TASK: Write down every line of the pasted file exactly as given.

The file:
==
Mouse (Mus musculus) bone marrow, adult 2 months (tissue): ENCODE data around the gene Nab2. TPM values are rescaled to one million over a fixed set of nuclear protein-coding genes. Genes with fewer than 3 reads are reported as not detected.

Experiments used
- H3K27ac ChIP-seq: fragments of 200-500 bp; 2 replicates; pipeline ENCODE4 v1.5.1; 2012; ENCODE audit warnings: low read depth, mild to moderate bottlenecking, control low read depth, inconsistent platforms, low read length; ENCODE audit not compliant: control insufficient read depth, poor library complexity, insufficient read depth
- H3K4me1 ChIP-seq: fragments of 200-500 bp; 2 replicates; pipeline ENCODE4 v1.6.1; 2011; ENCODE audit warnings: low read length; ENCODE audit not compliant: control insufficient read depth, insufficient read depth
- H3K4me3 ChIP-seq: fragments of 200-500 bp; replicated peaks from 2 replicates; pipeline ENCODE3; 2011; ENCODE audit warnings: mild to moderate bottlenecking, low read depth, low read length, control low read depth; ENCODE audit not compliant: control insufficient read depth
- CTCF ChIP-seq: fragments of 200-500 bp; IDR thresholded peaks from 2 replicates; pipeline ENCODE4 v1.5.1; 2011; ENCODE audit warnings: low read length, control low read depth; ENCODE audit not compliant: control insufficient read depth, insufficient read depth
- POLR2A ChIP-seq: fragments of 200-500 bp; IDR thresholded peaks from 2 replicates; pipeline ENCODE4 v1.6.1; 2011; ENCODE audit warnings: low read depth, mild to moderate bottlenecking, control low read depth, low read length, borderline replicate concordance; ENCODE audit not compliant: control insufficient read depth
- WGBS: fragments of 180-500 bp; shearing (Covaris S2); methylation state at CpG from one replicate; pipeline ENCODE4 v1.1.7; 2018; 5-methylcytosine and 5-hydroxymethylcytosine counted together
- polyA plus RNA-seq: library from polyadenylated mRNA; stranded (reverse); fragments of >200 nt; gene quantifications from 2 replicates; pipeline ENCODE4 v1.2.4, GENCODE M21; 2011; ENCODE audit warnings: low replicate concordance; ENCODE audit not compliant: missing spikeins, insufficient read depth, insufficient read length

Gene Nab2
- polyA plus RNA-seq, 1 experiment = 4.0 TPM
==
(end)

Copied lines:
Mouse (Mus musculus) bone marrow, adult 2 months (tissue): ENCODE data around the gene Nab2. TPM values are rescaled to one million over a fixed set of nuclear protein-coding genes. Genes with fewer than 3 reads are reported as not detected.

Experiments used
- H3K27ac ChIP-seq: fragments of 200-500 bp; 2 replicates; pipeline ENCODE4 v1.5.1; 2012; ENCODE audit warnings: low read depth, mild to moderate bottlenecking, control low read depth, inconsistent platforms, low read length; ENCODE audit not compliant: control insufficient read depth, poor library complexity, insufficient read depth
- H3K4me1 ChIP-seq: fragments of 200-500 bp; 2 replicates; pipeline ENCODE4 v1.6.1; 2011; ENCODE audit warnings: low read length; ENCODE audit not compliant: control insufficient read depth, insufficient read depth
- H3K4me3 ChIP-seq: fragments of 200-500 bp; replicated peaks from 2 replicates; pipeline ENCODE3; 2011; ENCODE audit warnings: mild to moderate bottlenecking, low read depth, low read length, control low read depth; ENCODE audit not compliant: control insufficient read depth
- CTCF ChIP-seq: fragments of 200-500 bp; IDR thresholded peaks from 2 replicates; pipeline ENCODE4 v1.5.1; 2011; ENCODE audit warnings: low read length, control low read depth; ENCODE audit not compliant: control insufficient read depth, insufficient read depth
- POLR2A ChIP-seq: fragments of 200-500 bp; IDR thresholded peaks from 2 replicates; pipeline ENCODE4 v1.6.1; 2011; ENCODE audit warnings: low read depth, mild to moderate bottlenecking, control low read depth, low read length, borderline replicate concordance; ENCODE audit not compliant: control insufficient read depth
- WGBS: fragments of 180-500 bp; shearing (Covaris S2); methylation state at CpG from one replicate; pipeline ENCODE4 v1.1.7; 2018; 5-methylcytosine and 5-hydroxymethylcytosine counted together
- polyA plus RNA-seq: library from polyadenylated mRNA; stranded (reverse); fragments of >200 nt; gene quantifications from 2 replicates; pipeline ENCODE4 v1.2.4, GENCODE M21; 2011; ENCODE audit warnings: low replicate concordance; ENCODE audit not compliant: missing spikeins, insufficient read depth, insufficient read length

Gene Nab2
- polyA plus RNA-seq, 1 experiment = 4.0 TPM